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US-Centric Internet

2002-08-13 19:59:57+00 by meuon 3 comments

Except for the closed network part, this article makes a lot of sense how the internet has become very very US-centric, and more importantly than US-Centric content wise, the laws and proprietary technologies of the US prevail. I do like the quote:
"We need to build our borders online and offer our citizens protection within those borders, and escape from America. "
And feel it sometimes applies to those of us INSIDE of the USA as well.

[ related topics: Net Culture ]

comments in ascending chronological order (reverse):

#Comment made: 2002-08-15 20:16:51+00 by: canis [edit history]

Is Mr. Thompson's article a troll?

Just wondering.

Frankly, as a European, I think that article's complete arse. Not that I don't agree with some of the things it says about America, it's just that they're completely irrelevant to the thesis, just smoke and mirrors. Yes, America's current plunge towards totalitarianism is bad and scary, but how the hell do anticensorship software, libertarianism and the Constitution cause that? Surely they do the exact opposite? It's a lot easier to export freedom on an open Internet than "imperalism".

Generally, the Internet "permissiveness" and "borderlessness" Mr. Thompson whines about, give people the ANDed set of restrictions, not the ORed ones; it requires complex treaties to do otherwise. US lawyers applying DMCA threats overseas? They try it on occasionally, but do you see them getting very far? No. They can only make progress with local laws.

It's not that the US doesn't negatively affect the rest of the world -- of course it does -- but it has far more effective ways of doing it than the Internet.

I'm far more concerned about US agencies applying pressure to European lawmakers to enact similar laws to those in the US, such as the European Union Copyright Directive (some info at http://www.ntk.net/2002/08/09/), which is basically the DMCA, only more so. And we don't have a constitution to fall back on, or even any particularly effective libertarian organisations to try and campaign against it -- so we will fall prey to American cultural/legal Imperialism. Not via the Internet. And it's our lack of the very things Thompson complains about, that are part of the reason why this will happen.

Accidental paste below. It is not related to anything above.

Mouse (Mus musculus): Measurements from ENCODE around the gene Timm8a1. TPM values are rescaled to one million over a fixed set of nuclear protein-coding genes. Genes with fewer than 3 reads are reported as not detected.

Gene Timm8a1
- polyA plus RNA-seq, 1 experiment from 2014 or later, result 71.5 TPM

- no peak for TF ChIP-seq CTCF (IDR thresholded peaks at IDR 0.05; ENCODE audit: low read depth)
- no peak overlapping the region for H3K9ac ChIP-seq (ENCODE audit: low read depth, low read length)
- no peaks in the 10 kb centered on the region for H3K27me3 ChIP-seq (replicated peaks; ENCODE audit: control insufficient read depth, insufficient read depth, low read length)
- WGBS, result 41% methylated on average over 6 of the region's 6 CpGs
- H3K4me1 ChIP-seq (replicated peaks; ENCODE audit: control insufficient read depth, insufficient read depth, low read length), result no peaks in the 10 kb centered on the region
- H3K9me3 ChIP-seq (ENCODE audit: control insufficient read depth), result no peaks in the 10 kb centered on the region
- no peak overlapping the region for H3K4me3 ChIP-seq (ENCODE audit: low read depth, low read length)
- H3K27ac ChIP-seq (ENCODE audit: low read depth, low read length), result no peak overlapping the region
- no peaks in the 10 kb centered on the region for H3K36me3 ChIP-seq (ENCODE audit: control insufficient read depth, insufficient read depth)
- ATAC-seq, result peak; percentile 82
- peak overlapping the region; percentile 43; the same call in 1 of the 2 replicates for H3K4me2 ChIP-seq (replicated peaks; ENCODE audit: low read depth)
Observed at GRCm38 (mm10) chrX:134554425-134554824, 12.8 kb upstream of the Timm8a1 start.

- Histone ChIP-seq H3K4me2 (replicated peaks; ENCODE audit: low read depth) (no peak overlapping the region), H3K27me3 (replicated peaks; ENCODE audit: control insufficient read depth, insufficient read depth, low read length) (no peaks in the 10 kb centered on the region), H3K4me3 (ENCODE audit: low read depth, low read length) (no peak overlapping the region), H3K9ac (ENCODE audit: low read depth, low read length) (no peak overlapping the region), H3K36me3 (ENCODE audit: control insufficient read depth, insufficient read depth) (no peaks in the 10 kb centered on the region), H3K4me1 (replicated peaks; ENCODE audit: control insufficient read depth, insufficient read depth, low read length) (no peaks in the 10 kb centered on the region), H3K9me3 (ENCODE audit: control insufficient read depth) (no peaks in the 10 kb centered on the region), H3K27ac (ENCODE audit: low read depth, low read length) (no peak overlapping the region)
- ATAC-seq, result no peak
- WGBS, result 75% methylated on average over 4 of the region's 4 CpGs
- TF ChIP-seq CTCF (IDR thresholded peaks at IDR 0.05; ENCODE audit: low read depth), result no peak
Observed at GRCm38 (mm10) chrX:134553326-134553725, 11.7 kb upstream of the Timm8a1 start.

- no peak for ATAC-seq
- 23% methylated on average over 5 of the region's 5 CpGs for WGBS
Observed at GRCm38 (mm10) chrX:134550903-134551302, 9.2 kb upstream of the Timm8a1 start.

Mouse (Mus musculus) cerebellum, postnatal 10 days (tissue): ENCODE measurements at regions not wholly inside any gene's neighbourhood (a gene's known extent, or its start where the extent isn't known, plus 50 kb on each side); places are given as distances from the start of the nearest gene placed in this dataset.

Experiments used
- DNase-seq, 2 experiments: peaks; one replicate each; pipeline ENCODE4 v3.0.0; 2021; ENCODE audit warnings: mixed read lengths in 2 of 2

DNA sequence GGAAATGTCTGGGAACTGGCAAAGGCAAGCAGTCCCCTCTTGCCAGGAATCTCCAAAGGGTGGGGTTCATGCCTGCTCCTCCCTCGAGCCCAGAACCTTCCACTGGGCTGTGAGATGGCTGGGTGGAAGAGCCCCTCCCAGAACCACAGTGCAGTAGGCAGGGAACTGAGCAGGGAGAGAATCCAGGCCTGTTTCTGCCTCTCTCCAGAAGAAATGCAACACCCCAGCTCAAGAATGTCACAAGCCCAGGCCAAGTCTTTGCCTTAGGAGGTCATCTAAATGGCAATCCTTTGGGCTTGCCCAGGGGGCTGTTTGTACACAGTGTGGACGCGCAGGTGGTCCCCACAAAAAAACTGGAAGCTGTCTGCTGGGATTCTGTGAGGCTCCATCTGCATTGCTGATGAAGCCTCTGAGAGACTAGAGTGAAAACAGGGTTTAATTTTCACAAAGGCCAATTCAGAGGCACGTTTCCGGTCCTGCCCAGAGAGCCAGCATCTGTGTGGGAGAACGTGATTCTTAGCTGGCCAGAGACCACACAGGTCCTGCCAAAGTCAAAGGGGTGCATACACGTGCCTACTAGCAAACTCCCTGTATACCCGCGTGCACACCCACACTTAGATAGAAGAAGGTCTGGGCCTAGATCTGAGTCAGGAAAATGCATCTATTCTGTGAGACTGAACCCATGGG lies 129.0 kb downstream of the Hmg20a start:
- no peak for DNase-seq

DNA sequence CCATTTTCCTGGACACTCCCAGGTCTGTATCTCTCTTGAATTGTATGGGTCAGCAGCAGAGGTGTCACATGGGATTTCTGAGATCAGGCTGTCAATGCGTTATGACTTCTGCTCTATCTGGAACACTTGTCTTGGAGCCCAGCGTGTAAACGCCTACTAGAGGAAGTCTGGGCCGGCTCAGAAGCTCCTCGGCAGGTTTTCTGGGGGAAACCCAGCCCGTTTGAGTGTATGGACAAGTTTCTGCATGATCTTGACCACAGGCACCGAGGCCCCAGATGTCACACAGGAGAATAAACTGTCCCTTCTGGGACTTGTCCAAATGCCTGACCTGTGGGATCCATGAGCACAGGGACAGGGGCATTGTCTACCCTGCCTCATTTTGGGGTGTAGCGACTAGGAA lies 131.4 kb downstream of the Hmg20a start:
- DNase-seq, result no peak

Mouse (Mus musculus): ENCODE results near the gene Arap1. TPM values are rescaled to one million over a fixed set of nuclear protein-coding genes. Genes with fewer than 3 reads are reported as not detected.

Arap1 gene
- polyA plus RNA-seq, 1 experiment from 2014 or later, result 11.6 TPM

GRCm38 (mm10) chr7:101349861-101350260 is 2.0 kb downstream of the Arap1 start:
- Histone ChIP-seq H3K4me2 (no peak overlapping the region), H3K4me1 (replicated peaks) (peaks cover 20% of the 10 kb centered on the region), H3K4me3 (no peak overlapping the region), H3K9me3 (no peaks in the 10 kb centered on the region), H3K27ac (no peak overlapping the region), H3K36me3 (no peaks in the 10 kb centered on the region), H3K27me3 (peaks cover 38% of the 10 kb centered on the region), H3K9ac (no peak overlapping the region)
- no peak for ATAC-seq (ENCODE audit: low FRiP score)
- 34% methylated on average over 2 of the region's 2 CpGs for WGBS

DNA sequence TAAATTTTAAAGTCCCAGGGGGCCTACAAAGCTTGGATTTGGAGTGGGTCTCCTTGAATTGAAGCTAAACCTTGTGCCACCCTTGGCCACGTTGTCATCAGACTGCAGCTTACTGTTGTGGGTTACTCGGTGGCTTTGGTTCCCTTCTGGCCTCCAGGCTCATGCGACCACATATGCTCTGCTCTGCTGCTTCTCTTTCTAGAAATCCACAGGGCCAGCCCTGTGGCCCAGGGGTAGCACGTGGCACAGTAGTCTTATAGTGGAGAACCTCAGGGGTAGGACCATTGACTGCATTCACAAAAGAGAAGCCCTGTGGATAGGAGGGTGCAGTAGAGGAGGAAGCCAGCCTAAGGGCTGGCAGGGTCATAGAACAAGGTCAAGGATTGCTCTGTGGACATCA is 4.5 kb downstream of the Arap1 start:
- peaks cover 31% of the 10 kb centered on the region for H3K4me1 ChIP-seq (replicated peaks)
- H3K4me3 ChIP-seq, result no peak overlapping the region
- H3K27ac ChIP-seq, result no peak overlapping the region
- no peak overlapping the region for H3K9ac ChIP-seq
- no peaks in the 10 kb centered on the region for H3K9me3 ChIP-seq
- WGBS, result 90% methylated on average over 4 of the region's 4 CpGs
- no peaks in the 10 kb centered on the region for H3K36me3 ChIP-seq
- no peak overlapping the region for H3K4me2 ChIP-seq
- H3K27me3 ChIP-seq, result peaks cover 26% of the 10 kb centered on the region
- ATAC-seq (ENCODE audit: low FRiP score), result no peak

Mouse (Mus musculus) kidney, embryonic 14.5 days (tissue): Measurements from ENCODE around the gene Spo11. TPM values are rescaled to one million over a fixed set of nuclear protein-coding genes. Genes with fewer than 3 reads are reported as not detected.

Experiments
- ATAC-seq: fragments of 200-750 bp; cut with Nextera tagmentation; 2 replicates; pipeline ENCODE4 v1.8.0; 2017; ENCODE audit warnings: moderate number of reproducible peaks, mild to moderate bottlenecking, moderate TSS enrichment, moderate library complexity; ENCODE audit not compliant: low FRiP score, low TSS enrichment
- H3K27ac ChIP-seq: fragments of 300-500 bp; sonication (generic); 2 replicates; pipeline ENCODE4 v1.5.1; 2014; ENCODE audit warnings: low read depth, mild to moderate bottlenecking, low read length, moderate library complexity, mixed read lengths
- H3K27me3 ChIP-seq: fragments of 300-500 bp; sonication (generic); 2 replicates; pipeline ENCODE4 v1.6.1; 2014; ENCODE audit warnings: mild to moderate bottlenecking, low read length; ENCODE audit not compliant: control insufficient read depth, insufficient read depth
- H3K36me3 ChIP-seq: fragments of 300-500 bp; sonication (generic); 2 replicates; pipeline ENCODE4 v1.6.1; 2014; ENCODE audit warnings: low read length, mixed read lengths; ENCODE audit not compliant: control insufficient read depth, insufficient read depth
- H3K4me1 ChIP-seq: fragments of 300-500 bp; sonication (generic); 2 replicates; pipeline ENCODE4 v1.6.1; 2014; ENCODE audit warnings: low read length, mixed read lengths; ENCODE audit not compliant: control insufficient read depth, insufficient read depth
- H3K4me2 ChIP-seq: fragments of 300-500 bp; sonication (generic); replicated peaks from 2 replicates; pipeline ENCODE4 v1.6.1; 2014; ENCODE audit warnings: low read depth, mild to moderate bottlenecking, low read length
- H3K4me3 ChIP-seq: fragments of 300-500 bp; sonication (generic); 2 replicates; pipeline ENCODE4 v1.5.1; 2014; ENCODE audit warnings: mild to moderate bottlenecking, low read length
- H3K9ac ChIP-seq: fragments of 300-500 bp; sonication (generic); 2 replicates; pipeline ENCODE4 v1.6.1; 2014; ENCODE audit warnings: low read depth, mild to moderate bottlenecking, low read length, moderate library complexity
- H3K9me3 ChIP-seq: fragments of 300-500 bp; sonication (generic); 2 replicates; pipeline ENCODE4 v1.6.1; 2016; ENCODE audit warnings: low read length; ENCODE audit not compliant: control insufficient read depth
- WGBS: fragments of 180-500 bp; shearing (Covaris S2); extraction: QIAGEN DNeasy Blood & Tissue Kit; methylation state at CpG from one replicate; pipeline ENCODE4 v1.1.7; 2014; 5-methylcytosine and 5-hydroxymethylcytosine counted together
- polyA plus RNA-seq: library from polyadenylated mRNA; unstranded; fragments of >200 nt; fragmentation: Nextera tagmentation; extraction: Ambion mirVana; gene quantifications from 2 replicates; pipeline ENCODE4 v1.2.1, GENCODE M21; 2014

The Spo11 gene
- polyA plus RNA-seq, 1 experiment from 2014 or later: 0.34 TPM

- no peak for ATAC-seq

You know, stereotypically, we're supposed to have a fine grasp of irony over here, but Mr Thompson seems to be sadly lacking.

Yes, the P2P-hacking-immunity thing is ridiculous, but a) it's just as ridiculous in the US and b) defending against it, for someone in Europe, is no different from defending against Ukrainian hackers, who've been around a lot longer and aren't exactly overladen with respect for the law. The Internet's survived.

There are so many other straw men and general logical fallacies I can't even be bothered to work through them all. I'll just address this one last point, cuz it seems quite central:

"Many will see this as a loss of freedom, but the freedom they value so much is also the freedom to act irresponsibly, to undermine civil authorities and to escape liability."

I like that freedom to act irresponsibly. It's called free will.

Freedom to act irresponsibly is something we all have, every day of our lives, in the real world that Thompson wants to be our guide. It might be illegal sometimes, but we can do it. Ditto for undermining civil authorities.

We can't guarantee we will escape liability for these things. But the same goes for the Internet: Does he not realise ISPs have log files? Just like in the real world, there is Evidence online. Hell, the EU has mandated these logs must be preserved for 7 years just in case!

Thompson appears to want to build an RIAA-friendly Minority Report-esque thoughcrime prevention Internet. One where it will not be possible to act "irresponsibly", by using a complex web of digital keys that must verify we are permitted to make our every move. This is supposed to protect us from "American imperialism"? Bwahahahahaha!

#Comment made: 2002-08-16 02:49:05+00 by: meuon

Yes. It is a troll. He's gone to an extreme to make some points. It's supposed to make you think and he did that.

#Comment made: 2002-08-16 16:10:14+00 by: canis

Make me think about what? What a lousy article it was? I'd rather be thinking about ways to organise people against lousy implementations of the EUCD and educate people about what's going on in these areas. Things that, frankly, were on my mind already.

Anyway, I'm off for the weekend to visit friends. Seeya Monday :)